Settlement kid, urban planner

Okitasari grew up in Surabaya on Java in what urban planners refer to as an informal settlement, a community with little planning or design. Okitasari said such communities have a long history in the development of cities across Indonesia. “I really like how that kind of community works — it really stays with me,” she said. As an undergraduate she studied architecture, then was introduced to urban planning through her studies, and the subject became her passion. Taking an internship and then working as a project researcher in a lab focusing on housing and human settlements, she decided to pursue a postgraduate degree in urban planning. She soon realized how broad the study area was, reaching out not just into housing and urban planning, but also into the multifaceted subjects of governance, policymaking, economics and ultimately sustainability.

Okitasari soon found the importance of empowering informal settlements of the type she grew up in, because in developing countries, waiting on governments to provide housing often takes too long. Ensuring these communities are more habitable and sustainable, often through simple methods such as just providing safe water and sanitation, is the key to providing safer sustainable housing, and can sometimes easily satisfy a number of the SDGs at once. Okitasari explained that while a community may develop organically, participatory planning with development organizations can make that development more meaningful. She gave examples of the creative linkages that governments are implementing between different SDGs, such as providing affordable housing with safe waste management and water supply (achieving SDG 6), which in turn contributes to better health outcomes (goal 3), and meanwhile bringing women into the process to help achieve gender equality (goal 5). This is why ensuring the quality of budgeting can be a way to ensure impactful projects.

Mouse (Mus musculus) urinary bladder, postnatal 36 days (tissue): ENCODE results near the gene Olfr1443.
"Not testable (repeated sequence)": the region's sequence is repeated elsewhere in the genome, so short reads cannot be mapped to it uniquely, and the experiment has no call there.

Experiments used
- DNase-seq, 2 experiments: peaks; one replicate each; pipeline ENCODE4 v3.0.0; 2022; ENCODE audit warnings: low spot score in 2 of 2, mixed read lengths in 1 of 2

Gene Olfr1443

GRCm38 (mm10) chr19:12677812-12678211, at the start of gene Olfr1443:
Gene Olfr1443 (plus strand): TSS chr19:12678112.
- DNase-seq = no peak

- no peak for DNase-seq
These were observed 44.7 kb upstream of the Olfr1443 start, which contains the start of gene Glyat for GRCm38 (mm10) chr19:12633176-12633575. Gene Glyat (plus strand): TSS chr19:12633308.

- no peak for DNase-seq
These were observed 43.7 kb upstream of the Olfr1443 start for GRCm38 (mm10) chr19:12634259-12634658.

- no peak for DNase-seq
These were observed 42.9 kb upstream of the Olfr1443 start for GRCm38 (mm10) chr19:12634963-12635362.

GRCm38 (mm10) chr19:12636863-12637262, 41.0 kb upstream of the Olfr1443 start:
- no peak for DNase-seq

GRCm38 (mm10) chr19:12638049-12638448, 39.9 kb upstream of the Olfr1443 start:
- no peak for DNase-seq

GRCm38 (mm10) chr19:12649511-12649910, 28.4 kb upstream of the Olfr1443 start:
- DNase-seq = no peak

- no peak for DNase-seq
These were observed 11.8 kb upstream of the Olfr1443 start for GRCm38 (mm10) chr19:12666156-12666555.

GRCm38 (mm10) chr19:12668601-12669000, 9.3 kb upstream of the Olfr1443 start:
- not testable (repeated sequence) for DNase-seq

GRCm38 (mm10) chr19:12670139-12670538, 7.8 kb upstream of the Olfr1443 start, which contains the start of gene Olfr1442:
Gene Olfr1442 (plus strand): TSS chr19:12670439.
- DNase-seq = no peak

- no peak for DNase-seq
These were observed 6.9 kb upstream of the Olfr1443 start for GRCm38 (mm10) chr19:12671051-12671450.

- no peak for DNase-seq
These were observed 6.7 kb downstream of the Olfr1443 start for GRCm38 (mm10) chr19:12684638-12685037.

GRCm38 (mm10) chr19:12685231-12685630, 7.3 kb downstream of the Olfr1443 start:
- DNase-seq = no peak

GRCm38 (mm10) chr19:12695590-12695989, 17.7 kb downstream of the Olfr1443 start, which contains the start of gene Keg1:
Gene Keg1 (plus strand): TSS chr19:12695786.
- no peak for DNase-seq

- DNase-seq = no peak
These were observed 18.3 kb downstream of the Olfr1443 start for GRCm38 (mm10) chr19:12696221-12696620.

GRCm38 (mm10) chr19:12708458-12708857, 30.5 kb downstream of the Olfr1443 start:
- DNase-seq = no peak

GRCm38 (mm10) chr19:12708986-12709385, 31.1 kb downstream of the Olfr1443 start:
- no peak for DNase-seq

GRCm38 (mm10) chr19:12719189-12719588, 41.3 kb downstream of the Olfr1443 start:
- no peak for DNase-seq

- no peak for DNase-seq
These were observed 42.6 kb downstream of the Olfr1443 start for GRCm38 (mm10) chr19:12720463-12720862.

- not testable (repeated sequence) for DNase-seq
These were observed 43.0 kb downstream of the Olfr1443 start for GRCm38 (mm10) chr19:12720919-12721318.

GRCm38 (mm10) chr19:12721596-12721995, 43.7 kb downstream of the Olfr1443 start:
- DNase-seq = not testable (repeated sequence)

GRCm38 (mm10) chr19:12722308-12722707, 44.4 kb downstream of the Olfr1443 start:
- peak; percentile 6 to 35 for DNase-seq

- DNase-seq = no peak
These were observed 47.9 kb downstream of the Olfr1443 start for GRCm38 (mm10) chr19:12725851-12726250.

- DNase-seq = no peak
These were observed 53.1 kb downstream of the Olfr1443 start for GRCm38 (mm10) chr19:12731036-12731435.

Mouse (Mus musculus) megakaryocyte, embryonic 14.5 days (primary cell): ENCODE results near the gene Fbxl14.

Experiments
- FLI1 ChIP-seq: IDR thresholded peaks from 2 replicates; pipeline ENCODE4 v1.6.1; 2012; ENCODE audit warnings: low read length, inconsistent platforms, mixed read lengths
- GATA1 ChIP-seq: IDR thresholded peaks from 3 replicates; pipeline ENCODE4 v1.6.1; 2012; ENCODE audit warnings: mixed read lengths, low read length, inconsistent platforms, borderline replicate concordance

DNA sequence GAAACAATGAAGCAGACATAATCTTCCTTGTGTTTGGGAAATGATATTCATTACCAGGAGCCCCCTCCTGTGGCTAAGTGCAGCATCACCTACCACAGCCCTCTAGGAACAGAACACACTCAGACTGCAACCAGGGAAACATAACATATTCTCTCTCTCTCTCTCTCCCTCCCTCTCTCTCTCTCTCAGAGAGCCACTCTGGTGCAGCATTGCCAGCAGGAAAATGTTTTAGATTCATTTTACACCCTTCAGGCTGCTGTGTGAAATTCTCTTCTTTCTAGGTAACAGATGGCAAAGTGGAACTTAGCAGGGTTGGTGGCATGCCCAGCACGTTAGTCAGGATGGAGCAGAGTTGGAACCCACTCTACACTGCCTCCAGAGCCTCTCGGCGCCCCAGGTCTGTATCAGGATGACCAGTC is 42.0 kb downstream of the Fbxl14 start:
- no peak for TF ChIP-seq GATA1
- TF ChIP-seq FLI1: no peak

Mahesti Okitasari is a research associate at the UNU Institute for the Advanced Study of Sustainability. She joined the institute in 2014 as a postdoctoral research fellow. | Yuico Taiya

Challenges of implementation

Okitasari considers the lack of coherence among the important actors in the development space to be one of the biggest obstacles to achieving a more sustainable world. “If policy is not coherent between national and local governments, across local governments and across sectors,” or is not coherent with science, “then there are total contradictions,” she explained. “We don’t need similar policies, but within local governments, we need coherence.”

A further impediment is the lack of capacity to implement these goals. Okitasari is, however, happy to note that a new postgraduate degree specializing in the Paris Agreement will be offered at UNU from autumn 2023, with the objective of increasing policymakers’ capacities through training experts on implementing the climate pact.

For the future, Okitasari hopes to be able to work more closely with the local communities she has been trying to help. “I’d like to have projects where I work directly with the people — now I have the science and the policies, but to link them directly with the people and not just have it end up in a paper,” she explained. “It’s an immense task.”

Click the link below to watch the interview